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ORIGINAL ARTICLE
Year : 2017  |  Volume : 130  |  Issue : 22  |  Page : 2720-2725

Rare-earth Nanoparticle-induced Cytotoxicity on Spatial Cognition Memory of Mouse Brain


1 Department of Neurosurgery, Fujian Medical University Union Hospital, Fuzhou, Fujian 350001, China
2 Department of Obstetrics and Gynaecology, Laboratory of Gynecologic Oncology, Fujian Provincial Maternity and Children Hospital, Affiliated Hospital of Fujian Medical University, Fuzhou, Fujian 350001, China
3 Department of Biomedical Research, Academy of Integrative Medicine, Fujian University of Traditional Chinese Medicine, Fuzhou, Fujian 350108, China
4 Laboratory Animal Center, Fujian Medical University, Fuzhou, Fujian 350108, China

Correspondence Address:
Jian-Ping Chen
Department of Neurosurgery, Fujian Medical University Union Hospital, Fuzhou, Fujian 350001
China
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Source of Support: None, Conflict of Interest: None


DOI: 10.4103/0366-6999.218024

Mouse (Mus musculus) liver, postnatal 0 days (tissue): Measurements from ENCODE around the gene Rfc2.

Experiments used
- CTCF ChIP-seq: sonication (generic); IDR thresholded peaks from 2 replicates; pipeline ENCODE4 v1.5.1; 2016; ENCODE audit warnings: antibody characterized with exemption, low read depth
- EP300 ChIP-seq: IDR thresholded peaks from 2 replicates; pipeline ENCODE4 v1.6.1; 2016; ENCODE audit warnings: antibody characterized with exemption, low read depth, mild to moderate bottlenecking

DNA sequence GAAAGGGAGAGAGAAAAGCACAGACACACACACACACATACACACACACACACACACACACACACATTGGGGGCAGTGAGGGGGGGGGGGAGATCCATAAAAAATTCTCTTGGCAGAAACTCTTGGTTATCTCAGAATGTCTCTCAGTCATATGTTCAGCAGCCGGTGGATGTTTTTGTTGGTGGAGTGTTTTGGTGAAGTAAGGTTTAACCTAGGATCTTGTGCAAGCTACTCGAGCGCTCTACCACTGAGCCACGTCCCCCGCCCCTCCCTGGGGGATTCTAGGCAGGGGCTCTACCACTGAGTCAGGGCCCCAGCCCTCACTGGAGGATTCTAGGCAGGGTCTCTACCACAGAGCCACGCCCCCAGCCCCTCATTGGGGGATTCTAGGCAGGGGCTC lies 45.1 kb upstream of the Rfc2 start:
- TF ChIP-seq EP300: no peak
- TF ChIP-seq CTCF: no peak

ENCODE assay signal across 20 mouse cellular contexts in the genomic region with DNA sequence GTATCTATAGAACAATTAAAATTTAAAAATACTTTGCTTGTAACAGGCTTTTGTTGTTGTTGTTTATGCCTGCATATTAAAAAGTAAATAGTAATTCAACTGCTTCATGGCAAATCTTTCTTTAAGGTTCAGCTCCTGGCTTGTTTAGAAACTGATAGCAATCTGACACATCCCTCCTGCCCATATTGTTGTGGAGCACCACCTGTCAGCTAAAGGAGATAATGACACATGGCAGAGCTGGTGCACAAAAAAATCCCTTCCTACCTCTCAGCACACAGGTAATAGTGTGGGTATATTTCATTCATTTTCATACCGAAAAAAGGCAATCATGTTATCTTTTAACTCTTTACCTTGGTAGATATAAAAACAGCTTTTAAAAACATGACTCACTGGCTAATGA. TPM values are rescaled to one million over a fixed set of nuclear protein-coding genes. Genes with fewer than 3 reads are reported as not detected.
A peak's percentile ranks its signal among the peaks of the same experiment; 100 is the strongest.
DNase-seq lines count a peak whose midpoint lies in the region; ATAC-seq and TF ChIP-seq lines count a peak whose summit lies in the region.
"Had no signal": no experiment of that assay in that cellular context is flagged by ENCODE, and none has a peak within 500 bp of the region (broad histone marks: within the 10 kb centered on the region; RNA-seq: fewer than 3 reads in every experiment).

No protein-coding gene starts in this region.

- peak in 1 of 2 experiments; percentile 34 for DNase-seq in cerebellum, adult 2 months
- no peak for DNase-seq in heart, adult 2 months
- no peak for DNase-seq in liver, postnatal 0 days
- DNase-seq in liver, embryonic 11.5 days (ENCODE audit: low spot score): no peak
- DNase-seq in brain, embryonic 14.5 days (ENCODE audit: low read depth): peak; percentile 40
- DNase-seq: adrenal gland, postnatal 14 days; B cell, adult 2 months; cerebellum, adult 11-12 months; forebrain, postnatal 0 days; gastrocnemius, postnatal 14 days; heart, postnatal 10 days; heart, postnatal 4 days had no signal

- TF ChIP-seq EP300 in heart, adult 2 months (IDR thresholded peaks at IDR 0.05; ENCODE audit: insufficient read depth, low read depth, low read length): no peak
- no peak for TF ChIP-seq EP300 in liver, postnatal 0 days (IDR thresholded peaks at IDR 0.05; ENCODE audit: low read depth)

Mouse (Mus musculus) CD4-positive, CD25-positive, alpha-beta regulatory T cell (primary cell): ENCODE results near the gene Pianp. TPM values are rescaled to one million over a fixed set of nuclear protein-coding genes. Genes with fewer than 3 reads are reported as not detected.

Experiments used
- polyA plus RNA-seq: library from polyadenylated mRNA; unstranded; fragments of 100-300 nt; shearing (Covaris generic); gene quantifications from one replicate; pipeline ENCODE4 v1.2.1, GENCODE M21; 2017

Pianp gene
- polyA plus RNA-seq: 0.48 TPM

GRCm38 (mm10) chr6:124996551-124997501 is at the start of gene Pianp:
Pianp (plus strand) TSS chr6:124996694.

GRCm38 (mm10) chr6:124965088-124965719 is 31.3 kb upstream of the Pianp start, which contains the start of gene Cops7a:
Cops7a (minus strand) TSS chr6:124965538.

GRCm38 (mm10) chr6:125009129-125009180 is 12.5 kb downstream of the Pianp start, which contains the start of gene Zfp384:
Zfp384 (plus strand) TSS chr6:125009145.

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Background: Luminescent rare-earth-based nanoparticles have been increasingly used in nanomedicine due to their excellent physicochemical properties, such as biomedical imaging agents, drug carriers, and biomarkers. However, biological safety of the rare-earth-based nanomedicine is of great significance for future development in practical applications. In particular, biological effects of rare-earth nanoparticles on human's central nervous system are still unclear. This study aimed to investigate the potential toxicity of rare-earth nanoparticles in nervous system function in the case of continuous exposure. Methods: Adult ICR mice were randomly divided into seven groups, including control group (receiving 0.9% normal saline) and six experimental groups (10 mice in each group). Luminescent rare-earth-based nanoparticles were synthesized by a reported co-precipitation method. Two different sizes of the nanoparticles were obtained, and then exposed to ICR mice through caudal vein injection at 0.5, 1.0, and 1.5 mg/kg body weight in each day for 7 days. Next, a Morris water maze test was employed to evaluate impaired behaviors of their spatial recognition memory. Finally, histopathological examination was implemented to study how the nanoparticles can affect the brain tissue of the ICR mice. Results: Two different sizes of rare-earth nanoparticles have been successfully obtained, and their physical properties including luminescence spectra and nanoparticle sizes have been characterized. In these experiments, the rare-earth nanoparticles were taken up in the mouse liver using the magnetic resonance imaging characterization. Most importantly, the experimental results of the Morris water maze tests and histopathological analysis clearly showed that rare-earth nanoparticles could induce toxicity on mouse brain and impair the behaviors of spatial recognition memory. Finally, the mechanism of adenosine triphosphate quenching by the rare-earth nanoparticles was provided to illustrate the toxicity on the mouse brain. Conclusions: This study suggested that long-term exposure of high-dose bare rare-earth nanoparticles caused an obvious damage on the spatial recognition memory in the mice.


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